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Management lessons from wars in India

February 18, 2009

Text: Utkarsh Rai

Throughout history, wars have left an indelible mark on human psyche. Serious debates have been held on the morality of and the strategic necessity for war. And yet, like every dark cloud that has a silver lining, wars too at times leave a society wiser.

India too is no stranger to wars. And there are many lessons to be learnt from each of those battles -- management lessons, to be precise. Here we present the first of a series of articles on management lessons drawn from Indian history. This one picks out management gems from the Battle of Haldighati.

Battle of Haldighati (1576 AD)

Mughal Emperor Akbar had captured Chittorgarh (Chittor fort) from Maharaja Udai Singh II in 1568. But before this, Udai Singh sensed the Mughals' intention to capture Chittor and the strength of the army. Thus, he built a new town at Udaipur near the foothills of the Aravali mountains. Udai Singh II, father of Maharana Pratap, shifted his capital to Udaipur, when Chittor fell.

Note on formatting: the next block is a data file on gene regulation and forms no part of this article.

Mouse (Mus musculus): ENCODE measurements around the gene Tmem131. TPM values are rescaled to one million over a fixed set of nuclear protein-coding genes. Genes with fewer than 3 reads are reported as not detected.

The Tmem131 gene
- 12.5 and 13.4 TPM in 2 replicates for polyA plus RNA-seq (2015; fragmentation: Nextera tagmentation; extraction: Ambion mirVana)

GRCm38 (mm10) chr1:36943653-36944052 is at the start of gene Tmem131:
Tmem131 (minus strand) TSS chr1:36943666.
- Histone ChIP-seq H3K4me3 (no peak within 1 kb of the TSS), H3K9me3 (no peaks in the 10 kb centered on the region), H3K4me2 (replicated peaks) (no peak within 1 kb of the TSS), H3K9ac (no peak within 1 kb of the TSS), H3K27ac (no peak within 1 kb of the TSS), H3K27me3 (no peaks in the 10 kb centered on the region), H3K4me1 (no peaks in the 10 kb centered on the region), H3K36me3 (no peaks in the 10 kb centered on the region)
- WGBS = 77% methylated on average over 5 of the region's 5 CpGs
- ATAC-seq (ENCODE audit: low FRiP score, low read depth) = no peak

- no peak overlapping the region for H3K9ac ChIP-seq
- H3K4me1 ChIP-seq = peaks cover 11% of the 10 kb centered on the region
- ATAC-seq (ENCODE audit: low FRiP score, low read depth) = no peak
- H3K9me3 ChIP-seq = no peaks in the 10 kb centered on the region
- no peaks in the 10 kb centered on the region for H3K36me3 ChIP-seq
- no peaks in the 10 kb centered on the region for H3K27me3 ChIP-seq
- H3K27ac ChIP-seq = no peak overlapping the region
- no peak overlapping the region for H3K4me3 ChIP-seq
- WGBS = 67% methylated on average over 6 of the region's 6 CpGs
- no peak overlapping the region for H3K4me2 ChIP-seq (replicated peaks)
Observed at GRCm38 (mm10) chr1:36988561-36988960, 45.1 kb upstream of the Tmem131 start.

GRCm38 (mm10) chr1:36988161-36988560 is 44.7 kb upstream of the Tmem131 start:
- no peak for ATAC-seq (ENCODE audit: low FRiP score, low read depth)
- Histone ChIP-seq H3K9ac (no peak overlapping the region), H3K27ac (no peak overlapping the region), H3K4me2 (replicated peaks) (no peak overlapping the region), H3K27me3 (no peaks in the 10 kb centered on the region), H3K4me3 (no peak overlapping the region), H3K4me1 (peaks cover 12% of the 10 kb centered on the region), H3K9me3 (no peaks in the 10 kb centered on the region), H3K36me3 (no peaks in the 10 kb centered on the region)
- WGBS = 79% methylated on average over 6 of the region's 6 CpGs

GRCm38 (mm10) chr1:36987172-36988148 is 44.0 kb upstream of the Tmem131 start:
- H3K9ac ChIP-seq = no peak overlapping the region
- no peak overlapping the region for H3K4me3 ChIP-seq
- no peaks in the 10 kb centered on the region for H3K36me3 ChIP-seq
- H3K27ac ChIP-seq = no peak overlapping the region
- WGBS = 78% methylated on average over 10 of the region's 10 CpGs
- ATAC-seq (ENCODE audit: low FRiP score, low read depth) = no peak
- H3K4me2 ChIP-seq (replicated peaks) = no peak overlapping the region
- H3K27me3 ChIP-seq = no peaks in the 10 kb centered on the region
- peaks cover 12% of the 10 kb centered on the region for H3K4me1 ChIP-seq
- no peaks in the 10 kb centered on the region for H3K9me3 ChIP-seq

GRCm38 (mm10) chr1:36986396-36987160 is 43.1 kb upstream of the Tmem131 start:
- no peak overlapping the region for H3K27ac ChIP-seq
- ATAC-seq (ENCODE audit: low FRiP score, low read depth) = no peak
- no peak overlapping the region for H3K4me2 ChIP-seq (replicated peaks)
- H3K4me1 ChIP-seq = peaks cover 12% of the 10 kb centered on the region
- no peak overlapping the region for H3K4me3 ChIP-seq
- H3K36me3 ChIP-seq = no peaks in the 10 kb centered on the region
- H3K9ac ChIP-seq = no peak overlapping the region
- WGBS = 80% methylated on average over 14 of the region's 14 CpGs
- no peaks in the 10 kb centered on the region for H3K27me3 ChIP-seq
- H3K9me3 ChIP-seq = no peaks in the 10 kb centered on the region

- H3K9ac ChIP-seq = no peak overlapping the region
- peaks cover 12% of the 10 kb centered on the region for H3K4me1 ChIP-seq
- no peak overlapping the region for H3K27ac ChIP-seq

Lesson: Prepare a backup plan to face any contingency. This plan should be executed at an appropriate time when the current plan fails to deliver the desired result. This is what Maharaja Udai Singh II had done by building a new town and seamlessly shifting the capital when Chittor fell.

Image: Chittorgarh fort as it stands today. | Rediff file photographs

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The author, based in Bangalore, is the managing director of an IT multinational firm. He has also written two books: Offshoring Secrets, and the forthcoming Myths & Realities @ the Office.

Disclaimer: Since history is replete with different versions of the same event, chances are that some of the stories written here might not match with the version that the reader is conversant with. However, the article has been written not with the intention of being unerringly accurate on the historic account, but to use the event as a source of information from which to draw strategic management lessons.

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